The problem you’re trying to solve in using the VSM approach is to definitively find out where along the entire process value is being lost or if non-value tasks are being added. Typically this occurrences are due to defects, time being added and creating wasted effort or delay,  unnecessary process steps, or a lack of quality inherent in the end result. Any of these add up to waste and an opportunity cost in the form of inefficiency which impacts customer satisfaction and the bottom line.

The goal: process improvement

What is the upside of using VSM as a discovery tool?

Eliminating waste by identifying non-value steps within the process can enhance liquidity of the business. Improvement of the end result or the product being produced is another likely beneficial outcome. Also, of interest is finding out the full spectrum of negative impacts the out of control or wasteful process is responsible for, and which related activities are affected. Any of these correctible conditions affect the value being delivered to the customer and therefore ultimately put the profitability of the business at risk.

If you have tested the effectiveness of applying VSM to a process in your business and been pleased with the insights provided and efficiencies gained, it’s time to consider how much greater, ongoing value is possible with an ERP or MRP solution. Until an end-to-end, customized system is in place, there are likely roadblocks in the way of transitioning your organization to a truly Lean culture. For example, managers or team members may resist efforts to alter existing processes. It’s not unusual for people to cling to activities out of habit and exhibit a reluctance to evaluate and change a process that has yielded satisfactory results in the past.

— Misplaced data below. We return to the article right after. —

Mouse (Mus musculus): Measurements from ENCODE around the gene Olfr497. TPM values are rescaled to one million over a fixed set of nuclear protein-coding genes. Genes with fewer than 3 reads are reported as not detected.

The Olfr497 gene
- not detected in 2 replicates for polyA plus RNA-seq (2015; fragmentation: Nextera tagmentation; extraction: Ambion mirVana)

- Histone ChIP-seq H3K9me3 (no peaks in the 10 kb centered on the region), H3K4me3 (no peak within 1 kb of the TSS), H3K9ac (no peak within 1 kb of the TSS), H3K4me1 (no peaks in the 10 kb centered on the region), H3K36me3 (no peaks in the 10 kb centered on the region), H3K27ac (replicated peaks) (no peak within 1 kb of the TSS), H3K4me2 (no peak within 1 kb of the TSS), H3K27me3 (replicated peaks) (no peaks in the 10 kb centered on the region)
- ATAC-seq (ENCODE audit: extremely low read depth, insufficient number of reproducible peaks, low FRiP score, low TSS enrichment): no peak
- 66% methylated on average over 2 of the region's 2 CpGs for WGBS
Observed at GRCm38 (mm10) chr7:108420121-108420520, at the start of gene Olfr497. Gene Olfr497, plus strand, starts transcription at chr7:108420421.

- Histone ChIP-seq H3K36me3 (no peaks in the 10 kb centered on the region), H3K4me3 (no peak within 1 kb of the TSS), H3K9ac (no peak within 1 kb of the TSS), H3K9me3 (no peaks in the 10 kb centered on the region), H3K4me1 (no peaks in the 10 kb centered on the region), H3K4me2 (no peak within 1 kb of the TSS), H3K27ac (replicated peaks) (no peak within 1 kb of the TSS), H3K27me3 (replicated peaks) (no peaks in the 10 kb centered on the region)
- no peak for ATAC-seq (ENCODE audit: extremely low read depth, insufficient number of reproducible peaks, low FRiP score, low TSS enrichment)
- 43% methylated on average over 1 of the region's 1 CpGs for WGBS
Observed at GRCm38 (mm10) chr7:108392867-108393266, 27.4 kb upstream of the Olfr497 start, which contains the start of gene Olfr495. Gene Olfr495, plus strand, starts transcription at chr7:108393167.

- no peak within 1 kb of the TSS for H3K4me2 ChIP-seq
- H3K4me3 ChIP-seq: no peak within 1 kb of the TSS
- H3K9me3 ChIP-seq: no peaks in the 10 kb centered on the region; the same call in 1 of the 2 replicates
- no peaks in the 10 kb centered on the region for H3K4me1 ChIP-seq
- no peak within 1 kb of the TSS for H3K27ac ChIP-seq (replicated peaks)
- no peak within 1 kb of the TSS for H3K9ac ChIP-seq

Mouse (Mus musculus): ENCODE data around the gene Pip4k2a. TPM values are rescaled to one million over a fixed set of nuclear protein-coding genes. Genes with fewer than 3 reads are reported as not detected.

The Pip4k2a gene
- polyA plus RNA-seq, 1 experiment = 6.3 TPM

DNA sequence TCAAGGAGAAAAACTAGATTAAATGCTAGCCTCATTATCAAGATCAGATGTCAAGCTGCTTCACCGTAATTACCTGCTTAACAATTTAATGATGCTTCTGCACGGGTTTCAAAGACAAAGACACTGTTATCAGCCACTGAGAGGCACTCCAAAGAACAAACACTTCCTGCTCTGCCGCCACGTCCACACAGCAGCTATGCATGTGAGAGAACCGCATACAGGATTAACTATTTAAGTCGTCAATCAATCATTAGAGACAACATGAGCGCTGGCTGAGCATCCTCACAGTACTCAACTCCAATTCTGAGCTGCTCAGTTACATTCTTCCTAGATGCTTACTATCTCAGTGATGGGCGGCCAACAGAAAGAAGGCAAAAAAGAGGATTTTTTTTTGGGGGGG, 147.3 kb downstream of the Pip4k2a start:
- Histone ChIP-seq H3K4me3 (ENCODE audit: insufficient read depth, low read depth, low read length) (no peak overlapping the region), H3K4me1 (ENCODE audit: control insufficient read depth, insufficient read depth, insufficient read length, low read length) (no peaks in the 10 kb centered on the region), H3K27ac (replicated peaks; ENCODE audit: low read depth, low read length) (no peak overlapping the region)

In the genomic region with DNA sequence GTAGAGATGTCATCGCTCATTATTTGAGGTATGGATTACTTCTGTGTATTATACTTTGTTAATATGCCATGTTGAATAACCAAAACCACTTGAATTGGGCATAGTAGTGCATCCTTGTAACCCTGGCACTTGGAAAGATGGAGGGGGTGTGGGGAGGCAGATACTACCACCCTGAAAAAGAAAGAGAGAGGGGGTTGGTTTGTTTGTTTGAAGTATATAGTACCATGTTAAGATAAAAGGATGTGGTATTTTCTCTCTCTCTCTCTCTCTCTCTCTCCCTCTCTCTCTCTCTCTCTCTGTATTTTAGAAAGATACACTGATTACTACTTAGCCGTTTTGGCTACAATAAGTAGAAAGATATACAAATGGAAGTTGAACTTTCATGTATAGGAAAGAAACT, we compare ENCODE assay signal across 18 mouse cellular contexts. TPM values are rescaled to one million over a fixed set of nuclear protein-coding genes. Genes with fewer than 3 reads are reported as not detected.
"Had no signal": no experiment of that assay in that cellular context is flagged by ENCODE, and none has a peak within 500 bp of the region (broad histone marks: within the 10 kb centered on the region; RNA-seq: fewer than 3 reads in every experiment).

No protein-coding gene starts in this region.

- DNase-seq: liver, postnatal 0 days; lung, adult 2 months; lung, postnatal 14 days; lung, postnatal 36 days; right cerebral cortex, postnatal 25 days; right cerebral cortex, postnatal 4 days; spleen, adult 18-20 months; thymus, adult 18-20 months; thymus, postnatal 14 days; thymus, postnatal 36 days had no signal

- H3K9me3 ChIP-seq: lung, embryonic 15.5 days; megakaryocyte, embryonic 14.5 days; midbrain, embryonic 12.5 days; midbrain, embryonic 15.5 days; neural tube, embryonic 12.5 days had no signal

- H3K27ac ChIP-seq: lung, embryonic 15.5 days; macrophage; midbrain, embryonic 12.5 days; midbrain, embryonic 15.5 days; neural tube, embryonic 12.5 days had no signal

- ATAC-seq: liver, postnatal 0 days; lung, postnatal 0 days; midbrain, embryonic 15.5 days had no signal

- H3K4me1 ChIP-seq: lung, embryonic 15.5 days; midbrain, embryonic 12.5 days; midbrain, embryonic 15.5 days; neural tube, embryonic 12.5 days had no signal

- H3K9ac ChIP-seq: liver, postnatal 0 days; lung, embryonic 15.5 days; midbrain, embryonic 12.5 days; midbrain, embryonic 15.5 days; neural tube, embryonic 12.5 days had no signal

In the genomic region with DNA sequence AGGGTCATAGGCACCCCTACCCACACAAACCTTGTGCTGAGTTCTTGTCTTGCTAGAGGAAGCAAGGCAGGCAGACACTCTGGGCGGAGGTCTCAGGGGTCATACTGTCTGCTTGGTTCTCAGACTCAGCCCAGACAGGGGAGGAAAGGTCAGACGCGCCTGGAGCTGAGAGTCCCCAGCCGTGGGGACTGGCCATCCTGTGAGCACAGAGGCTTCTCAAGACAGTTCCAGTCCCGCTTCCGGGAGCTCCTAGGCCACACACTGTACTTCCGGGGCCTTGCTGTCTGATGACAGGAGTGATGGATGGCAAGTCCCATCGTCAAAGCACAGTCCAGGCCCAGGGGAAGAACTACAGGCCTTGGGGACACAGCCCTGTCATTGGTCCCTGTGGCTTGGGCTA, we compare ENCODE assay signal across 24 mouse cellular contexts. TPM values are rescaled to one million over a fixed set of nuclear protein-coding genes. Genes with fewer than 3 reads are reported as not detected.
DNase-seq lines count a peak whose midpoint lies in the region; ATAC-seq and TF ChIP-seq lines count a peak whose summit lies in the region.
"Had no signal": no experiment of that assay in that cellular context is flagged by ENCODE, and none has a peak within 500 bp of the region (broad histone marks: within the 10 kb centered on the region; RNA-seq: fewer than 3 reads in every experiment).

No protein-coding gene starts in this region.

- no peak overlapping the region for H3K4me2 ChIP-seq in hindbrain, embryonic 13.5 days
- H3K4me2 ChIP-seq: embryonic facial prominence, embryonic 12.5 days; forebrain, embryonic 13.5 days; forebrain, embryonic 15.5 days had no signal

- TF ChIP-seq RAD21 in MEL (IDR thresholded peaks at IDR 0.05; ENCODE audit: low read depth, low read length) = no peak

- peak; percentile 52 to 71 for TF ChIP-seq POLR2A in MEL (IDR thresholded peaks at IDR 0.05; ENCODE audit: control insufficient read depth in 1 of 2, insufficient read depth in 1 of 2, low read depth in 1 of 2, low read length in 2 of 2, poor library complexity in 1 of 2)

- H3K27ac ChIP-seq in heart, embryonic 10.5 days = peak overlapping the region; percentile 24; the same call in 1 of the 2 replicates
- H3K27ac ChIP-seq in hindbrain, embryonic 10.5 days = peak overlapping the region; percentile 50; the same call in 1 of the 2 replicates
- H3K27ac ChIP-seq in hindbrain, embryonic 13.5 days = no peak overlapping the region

Without Lean and an ongoing program of process improvement, most managers and team members simply don’t have the skills and methodologies necessary for defining, evaluating, and optimizing processes in place. Problems within processes go unnoticed and often aren’t viewed within the context of the lost value they’re responsible for, despite substandard outcomes.

As we discussed in our most recent article, Creating a Kaizen Culture, organizations which embrace Lean and codify its use with solutions such as Attivo-All-In-One, powered by SAP Business One, have a significant competitive advantage. In addition to engendering an inclusive environment which empowers team members to bring forth concerns or help identify inefficiencies, a free flow of information is created throughout the organization.

A variety of modules within an ERP system make a multitude of opportunities available for input from the shop floor, production line, and at the operational level to identify and find solutions to problems. Mapping the value streams in each department from production, purchasing, marketing, technical, accounting, human resources, and customer service allows for a bird’s eye view over all aspects within the processes in place. Bring your processes into focus through the lens of current, ideal, and future. Applying Lean principles under our variety of software solutions will give your business an edge by making it easier to implement optimized processes across your organization.